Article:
THE BRITISH Bases yesterday called on beach-goers to act responsibly as Cyprus is now at the heart of the turtle nesting season.
According to the announcement, all sandy beaches within the bases’ area (Lady’s Mile, Akrotiri turtle beaches, Kourion, Episkopi, Paramali, Evdhimou, and Pyla-Ormidhia) are closely monitored to protect turtle nests until they hatch with the support of volunteers who walk the beaches on a daily basis.
Turtle nests are demarcated with a protective aluminium cage and a small sign. Any disturbance to the nest is strictly prohibited.
“But turtle nests and turtle hatchlings cannot be safe unless everyone helps by avoiding disturbance that jeopardises their survival,” said the statement.
The bases issued a warning against camping activity, use of artificial lights, dog-walking, driving vehicles and leaving rubbish on turtle-nesting beaches.
According to the bases, camping and other activity on turtle nesting beaches at night can deter female turtles from nesting and lead them to lay eggs in the sea, potentially destroying 100 eggs.
Artificial lights on the beach disorient hatchlings and can cause them to move away from the sea. They are normally attracted by the strongest light which should be the reflection of the moon on the sea. However if there are artificial lights by restaurants on the beach, car lights or any other form of light, they could be attracted towards them and die.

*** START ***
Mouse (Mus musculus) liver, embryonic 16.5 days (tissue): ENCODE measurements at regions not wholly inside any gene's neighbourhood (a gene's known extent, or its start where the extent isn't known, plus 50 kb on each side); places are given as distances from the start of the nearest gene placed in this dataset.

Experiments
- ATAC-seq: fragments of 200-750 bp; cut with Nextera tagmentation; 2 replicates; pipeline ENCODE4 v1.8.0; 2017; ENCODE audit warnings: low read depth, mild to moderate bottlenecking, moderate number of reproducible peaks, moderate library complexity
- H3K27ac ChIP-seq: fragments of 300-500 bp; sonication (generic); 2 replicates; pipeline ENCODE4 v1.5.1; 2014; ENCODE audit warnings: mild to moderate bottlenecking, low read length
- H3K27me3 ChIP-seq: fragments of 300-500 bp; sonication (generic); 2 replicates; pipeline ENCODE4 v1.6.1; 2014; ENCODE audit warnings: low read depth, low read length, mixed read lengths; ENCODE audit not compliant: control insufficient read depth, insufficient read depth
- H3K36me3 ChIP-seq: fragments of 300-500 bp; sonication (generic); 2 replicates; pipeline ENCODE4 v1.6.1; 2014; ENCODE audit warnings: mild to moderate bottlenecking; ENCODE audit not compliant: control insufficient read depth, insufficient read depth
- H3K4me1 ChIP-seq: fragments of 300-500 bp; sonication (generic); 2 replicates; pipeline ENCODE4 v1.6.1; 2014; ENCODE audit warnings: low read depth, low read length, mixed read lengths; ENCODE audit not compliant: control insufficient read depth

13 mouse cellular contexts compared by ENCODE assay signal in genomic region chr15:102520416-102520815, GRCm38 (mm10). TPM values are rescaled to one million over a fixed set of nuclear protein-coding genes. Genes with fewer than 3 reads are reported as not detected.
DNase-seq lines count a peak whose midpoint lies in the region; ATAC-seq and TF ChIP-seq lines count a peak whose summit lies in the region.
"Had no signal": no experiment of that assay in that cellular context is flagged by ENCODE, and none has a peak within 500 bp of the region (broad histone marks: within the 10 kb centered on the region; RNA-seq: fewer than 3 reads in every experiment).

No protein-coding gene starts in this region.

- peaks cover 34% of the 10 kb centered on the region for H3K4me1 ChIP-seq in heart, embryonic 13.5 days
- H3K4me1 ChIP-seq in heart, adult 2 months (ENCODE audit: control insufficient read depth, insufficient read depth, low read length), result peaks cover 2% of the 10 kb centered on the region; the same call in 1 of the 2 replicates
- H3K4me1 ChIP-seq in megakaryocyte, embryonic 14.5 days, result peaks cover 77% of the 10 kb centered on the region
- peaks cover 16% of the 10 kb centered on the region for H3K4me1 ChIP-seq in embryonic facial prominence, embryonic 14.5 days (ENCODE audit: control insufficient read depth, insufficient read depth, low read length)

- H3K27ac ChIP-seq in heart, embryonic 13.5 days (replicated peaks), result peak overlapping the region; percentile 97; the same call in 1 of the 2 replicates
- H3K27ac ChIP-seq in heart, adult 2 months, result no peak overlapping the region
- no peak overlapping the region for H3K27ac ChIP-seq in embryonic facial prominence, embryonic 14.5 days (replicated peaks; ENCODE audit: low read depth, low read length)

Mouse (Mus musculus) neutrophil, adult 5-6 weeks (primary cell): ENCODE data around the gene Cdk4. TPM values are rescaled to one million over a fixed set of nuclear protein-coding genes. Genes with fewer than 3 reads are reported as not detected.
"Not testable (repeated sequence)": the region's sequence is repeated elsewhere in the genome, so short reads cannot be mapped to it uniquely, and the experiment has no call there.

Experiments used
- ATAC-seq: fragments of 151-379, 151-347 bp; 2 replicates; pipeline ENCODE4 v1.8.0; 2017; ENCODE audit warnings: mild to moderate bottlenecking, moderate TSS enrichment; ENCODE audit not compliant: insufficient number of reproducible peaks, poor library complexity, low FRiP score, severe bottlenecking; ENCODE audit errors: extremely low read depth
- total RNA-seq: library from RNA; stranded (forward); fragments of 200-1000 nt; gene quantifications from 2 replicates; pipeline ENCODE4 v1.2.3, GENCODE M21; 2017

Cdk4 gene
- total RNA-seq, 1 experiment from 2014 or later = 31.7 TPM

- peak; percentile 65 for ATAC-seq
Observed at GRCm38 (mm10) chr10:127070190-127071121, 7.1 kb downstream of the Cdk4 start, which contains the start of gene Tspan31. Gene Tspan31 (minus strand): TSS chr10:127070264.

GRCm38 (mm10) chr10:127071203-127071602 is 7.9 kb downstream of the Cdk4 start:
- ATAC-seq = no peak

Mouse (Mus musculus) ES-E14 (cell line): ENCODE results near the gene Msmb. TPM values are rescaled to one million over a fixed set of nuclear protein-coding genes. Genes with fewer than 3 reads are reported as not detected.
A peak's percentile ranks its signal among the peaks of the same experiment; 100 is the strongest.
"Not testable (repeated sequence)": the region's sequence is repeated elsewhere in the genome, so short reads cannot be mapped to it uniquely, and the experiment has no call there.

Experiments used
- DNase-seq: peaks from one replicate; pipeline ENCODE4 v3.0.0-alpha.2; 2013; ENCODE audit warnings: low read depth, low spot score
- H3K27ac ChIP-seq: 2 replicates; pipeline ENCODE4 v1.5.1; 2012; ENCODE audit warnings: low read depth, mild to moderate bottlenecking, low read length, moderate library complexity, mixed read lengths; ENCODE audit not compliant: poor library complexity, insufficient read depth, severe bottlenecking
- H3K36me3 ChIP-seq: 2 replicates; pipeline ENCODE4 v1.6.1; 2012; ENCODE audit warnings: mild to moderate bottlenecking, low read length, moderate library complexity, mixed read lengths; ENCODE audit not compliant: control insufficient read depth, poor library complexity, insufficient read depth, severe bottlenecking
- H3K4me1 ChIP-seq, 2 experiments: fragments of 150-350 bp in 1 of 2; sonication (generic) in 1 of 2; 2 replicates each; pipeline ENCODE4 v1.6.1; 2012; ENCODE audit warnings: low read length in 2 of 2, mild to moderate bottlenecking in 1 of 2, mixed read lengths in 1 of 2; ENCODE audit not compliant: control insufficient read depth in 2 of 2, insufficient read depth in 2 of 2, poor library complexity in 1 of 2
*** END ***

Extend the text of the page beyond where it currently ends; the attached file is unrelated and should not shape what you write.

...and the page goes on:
There should be no dogs on turtle nesting beaches. They constitute an extremely serious nuisance to nesting turtles. They can predate turtle nests by destroying the nest and removing eggs. Also they may deter turtles from nesting.
Vehicle movements on the beach not only compacts the sand, making it very difficult for the turtles to dig their nest, but they often lead to the collapse of a nest and the destruction of the eggs.
Leaving rubbish on turtle-nesting beaches can make it difficult for the turtles to find a suitable area to nest. Rubbish can also be an obstacle for hatchlings when they are trying to find their way to the sea.
The Green Turtle (Chelonia Mydas) and the Loggerhead Turtle (Caretta caretta) are both endangered, priority, species and they are strictly protected. Interfering with nesting turtles, eggs, hatchlings or nests is punishable with a fine up to €17,000 or with imprisonment up to three years. Walking dogs on the beaches is punishable with a fine up to €854 or imprisonment up to three months.
“If every beach user acts responsibly they will be positively contributing to giving turtles a better chance of survival. Currently, only one turtle in a thousand will make it to adulthood,” said the statement.
The bases call on anyone who notices any activity which can disturb nests or turtles to inform the bases police by telephone at 1443.